Understanding the Role of Planning in a Case Study of the Amish Community in Webster County, Missouri

Date of Graduation

Summer 1992


Master of Science in Geospatial Sciences


Geography, Geology, and Planning

Committee Chair

Russell Gerlach


The Amish are a religiously and culturally distinct group of people who reject most forms of technological progress, drive horse-drawn vehicles, and do not use electricity or plumbing. When the Amish constitute a segment of the community there are special issues that arise relating to the interaction of the community as a whole, the Amish themselves, and the non-Amish who live among the Amish. These issues are: traffic safety for horse-drawn and motorized vehicles; Amish attendance at public schools; the impact of Amish farming on the rural community; the impact on the community of Amish involvement in non-farm employment; the environmental impact of non-traditional farming techniques; the potential impact of increased tourism relating to the Amish; and the provision of quality health care to all county residents. Planners can gain knowledge of the special needs of such a community and adopt strategies including comprehensive plans to determine methods for addressing these needs. Alternatives such as zoning, subdivision regulations, and site design review are some of the main tools available to implement comprehensive planning. This thesis provides recommendations for addressing the issues that arise when the Amish live among non-Amish.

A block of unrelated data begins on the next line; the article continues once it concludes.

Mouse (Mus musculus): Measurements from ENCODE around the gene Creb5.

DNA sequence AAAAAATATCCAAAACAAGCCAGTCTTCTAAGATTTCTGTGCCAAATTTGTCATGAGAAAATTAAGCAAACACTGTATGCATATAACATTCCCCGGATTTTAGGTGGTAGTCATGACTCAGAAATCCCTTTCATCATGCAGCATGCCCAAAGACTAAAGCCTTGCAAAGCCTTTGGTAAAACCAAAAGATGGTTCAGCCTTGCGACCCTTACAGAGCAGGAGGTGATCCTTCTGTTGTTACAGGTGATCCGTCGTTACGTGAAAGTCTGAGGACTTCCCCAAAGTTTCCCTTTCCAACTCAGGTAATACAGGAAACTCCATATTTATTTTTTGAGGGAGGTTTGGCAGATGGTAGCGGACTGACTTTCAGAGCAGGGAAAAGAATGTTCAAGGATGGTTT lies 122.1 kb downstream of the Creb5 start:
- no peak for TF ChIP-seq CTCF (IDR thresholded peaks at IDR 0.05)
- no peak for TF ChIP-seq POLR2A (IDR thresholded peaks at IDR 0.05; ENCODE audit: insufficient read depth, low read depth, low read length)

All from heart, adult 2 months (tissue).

Subject Categories

Earth Sciences


© Angela Rose Seffker